Few people know that it is possible to travel on the N1 from Johannesburg to Cape Town with an electric vehicle (EV).
EV charging solution specialist GridCars, a Solareff subsidiary, has installed around 100 of the 200 existing public charging stations around the country. Of these 100, 52 are DC, or fast chargers, where the charging time is significantly less than on an AC charger.
DC chargers are typically situated next to highways, enabling travellers to quickly move on with their journey.
The GridCars Powerway highway charging network, implemented in branding partnership with Jaguar, has EV chargers placed at 200 km intervals on the N1, N2, N3 and N4 highways.
“We still have one or two gaps remaining,” explains GridCars CEO Winstone Jordaan. “The biggest one is a 320 km gap on the N1, if you stick to the highway and not divert through Colesburg, Graaff-Reinet and back to Beaufort West. We are in the process of finalising a site midway on the N1.”
Some of the newest EVs are, however, able to bridge this gap on the N1 in terms of their battery capacity.
The battery electric vehicles currently on the road in South Africa are the BMW i3, the Nissan Leaf and the Jaguar I-Pace. All of these are capable of charging on the GridCars charge network, says Jordaan.
The next two years should see the introduction of the Mercedes-Benz EQC, BMW iX3, Mini Cooper SE, VW ID, Audi e-tron and Porsche Taycan, among others, as the global EV market expands.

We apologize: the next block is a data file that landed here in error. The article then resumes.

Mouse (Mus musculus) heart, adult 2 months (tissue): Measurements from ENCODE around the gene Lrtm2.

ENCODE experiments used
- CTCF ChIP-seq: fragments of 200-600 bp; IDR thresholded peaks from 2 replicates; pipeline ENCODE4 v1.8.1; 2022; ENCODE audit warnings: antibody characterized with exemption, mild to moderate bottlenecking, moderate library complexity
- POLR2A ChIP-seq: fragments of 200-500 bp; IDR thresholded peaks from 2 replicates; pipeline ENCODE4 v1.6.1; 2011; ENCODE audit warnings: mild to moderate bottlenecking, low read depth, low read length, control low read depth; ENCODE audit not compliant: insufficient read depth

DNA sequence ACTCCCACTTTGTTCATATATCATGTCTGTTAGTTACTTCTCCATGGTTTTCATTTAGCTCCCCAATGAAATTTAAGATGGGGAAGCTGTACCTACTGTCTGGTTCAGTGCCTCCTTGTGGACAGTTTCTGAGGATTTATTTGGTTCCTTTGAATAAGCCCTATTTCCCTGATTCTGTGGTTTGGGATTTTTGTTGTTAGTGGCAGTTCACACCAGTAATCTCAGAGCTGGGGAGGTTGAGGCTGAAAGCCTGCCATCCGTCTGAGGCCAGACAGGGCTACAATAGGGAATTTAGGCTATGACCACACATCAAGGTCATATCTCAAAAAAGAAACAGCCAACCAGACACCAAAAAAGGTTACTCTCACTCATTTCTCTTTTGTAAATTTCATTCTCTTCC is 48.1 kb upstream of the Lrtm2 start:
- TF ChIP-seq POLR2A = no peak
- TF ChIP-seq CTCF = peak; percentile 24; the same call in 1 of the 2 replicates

South Africa currently has four EVs to one public charger, with the global norm 18 to 20 EVs per charger.
“We are trying to stay ahead of the global norm, as South Africa is a big country,” says Jordaan. “We are also still trying to build trust in EVs as a mobility solution.”
He adds that GridCars is looking at expanding the South African network, alone or in partnership with other charging investment companies, in order to have more charge sites, or more charge points at the same site, available as EV uptake grows.
“The South African EV market can do with more competition,” says Jordaan.
“We are willing to work with anyone to grow the local network and build resilient charging infrastructure.
“There are currently very few alternatives available in the charging network, which means GridCars faces immense pressure to maintain 100% uptime. This is far above the international norm.
“If we fail at a single charge point, the network fails. We would love to have some of this pressure taken off us.”
Jordaan says GridCars is currently in talks with a number of groups to install charge points, including hotel and property groups, as well as fuel retailers.
The EV network in South Africa, and electric mobility as a concept, could also do with a growing number of EV models on the market – especially more affordable EVs, he emphasises.
The cost per kWh at a GridCars charger, which may be branded ‘Jaguar’, is R5.88.
On a DC charger this averages to around R80 per twenty-minute charge.
Customers can use the mobile-friendly GridCars website to track down charge points, and to see whether a charge point is available, occupied, or offline, owing to load-shedding or another reason.
The newly launched ChargePocket web app allows users to start charging via a variety of methods: with their RFID ActiveCharge card; via WhatsApp using a QR code or directly through the web app which eliminates the need to carry around the ActiveCharge card. Users can also manage their accounts on ChargePocket, make payments to load prepaid charging tokens and view their charging history.